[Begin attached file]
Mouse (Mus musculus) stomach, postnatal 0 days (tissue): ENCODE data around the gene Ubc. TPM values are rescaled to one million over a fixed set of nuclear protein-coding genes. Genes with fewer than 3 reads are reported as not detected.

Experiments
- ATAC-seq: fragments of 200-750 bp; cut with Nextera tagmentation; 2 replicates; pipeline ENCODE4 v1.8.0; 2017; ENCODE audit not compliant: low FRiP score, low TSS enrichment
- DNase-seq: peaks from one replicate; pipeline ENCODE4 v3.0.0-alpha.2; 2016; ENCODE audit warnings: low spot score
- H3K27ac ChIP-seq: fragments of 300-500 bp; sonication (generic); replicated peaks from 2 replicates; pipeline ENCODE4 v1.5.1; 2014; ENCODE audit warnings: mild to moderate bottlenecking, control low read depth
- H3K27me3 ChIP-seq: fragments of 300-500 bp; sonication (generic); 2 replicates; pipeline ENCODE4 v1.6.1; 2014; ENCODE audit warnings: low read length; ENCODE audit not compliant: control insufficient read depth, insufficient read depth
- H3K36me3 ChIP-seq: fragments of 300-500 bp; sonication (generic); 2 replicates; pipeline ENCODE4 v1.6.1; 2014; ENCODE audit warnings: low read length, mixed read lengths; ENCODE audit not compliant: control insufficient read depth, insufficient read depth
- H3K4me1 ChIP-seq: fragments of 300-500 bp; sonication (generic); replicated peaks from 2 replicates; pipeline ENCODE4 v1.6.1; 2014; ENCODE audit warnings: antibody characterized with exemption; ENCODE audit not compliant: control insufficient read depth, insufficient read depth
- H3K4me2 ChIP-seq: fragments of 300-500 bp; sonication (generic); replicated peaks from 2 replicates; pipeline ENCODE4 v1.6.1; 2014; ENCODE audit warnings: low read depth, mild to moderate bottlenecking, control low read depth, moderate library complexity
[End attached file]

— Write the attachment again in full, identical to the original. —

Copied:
Mouse (Mus musculus) stomach, postnatal 0 days (tissue): ENCODE data around the gene Ubc. TPM values are rescaled to one million over a fixed set of nuclear protein-coding genes. Genes with fewer than 3 reads are reported as not detected.

Experiments
- ATAC-seq: fragments of 200-750 bp; cut with Nextera tagmentation; 2 replicates; pipeline ENCODE4 v1.8.0; 2017; ENCODE audit not compliant: low FRiP score, low TSS enrichment
- DNase-seq: peaks from one replicate; pipeline ENCODE4 v3.0.0-alpha.2; 2016; ENCODE audit warnings: low spot score
- H3K27ac ChIP-seq: fragments of 300-500 bp; sonication (generic); replicated peaks from 2 replicates; pipeline ENCODE4 v1.5.1; 2014; ENCODE audit warnings: mild to moderate bottlenecking, control low read depth
- H3K27me3 ChIP-seq: fragments of 300-500 bp; sonication (generic); 2 replicates; pipeline ENCODE4 v1.6.1; 2014; ENCODE audit warnings: low read length; ENCODE audit not compliant: control insufficient read depth, insufficient read depth
- H3K36me3 ChIP-seq: fragments of 300-500 bp; sonication (generic); 2 replicates; pipeline ENCODE4 v1.6.1; 2014; ENCODE audit warnings: low read length, mixed read lengths; ENCODE audit not compliant: control insufficient read depth, insufficient read depth
- H3K4me1 ChIP-seq: fragments of 300-500 bp; sonication (generic); replicated peaks from 2 replicates; pipeline ENCODE4 v1.6.1; 2014; ENCODE audit warnings: antibody characterized with exemption; ENCODE audit not compliant: control insufficient read depth, insufficient read depth
- H3K4me2 ChIP-seq: fragments of 300-500 bp; sonication (generic); replicated peaks from 2 replicates; pipeline ENCODE4 v1.6.1; 2014; ENCODE audit warnings: low read depth, mild to moderate bottlenecking, control low read depth, moderate library complexity